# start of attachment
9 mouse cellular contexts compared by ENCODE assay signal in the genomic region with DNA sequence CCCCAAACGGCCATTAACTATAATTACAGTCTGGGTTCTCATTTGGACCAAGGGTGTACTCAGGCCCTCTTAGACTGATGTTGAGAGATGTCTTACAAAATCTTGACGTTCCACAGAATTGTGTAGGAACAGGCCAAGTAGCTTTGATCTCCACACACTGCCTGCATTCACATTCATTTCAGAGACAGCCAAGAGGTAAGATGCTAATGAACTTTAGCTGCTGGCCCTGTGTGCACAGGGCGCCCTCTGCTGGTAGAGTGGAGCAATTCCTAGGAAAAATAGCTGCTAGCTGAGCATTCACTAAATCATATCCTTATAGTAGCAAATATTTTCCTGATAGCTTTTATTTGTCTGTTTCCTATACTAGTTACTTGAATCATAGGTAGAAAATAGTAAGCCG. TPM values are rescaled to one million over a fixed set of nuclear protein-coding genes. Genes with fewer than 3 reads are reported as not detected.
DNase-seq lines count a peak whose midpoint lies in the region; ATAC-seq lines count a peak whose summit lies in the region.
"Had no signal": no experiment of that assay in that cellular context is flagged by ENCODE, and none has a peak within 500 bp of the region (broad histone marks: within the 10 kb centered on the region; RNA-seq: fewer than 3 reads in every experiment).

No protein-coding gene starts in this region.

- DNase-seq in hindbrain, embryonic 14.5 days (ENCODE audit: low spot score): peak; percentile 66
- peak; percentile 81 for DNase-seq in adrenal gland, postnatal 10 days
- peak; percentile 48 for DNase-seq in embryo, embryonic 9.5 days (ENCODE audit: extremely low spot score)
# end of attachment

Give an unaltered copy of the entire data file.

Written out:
9 mouse cellular contexts compared by ENCODE assay signal in the genomic region with DNA sequence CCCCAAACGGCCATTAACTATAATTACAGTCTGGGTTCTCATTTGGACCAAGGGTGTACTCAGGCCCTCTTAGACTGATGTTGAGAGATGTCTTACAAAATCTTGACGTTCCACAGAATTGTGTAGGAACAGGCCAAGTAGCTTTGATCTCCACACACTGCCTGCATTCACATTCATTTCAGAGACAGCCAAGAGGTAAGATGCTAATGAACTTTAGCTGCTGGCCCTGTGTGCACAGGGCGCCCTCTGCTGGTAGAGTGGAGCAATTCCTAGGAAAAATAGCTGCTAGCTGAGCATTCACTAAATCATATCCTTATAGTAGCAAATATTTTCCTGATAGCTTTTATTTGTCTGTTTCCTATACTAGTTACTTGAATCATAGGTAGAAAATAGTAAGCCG. TPM values are rescaled to one million over a fixed set of nuclear protein-coding genes. Genes with fewer than 3 reads are reported as not detected.
DNase-seq lines count a peak whose midpoint lies in the region; ATAC-seq lines count a peak whose summit lies in the region.
"Had no signal": no experiment of that assay in that cellular context is flagged by ENCODE, and none has a peak within 500 bp of the region (broad histone marks: within the 10 kb centered on the region; RNA-seq: fewer than 3 reads in every experiment).

No protein-coding gene starts in this region.

- DNase-seq in hindbrain, embryonic 14.5 days (ENCODE audit: low spot score): peak; percentile 66
- peak; percentile 81 for DNase-seq in adrenal gland, postnatal 10 days
- peak; percentile 48 for DNase-seq in embryo, embryonic 9.5 days (ENCODE audit: extremely low spot score)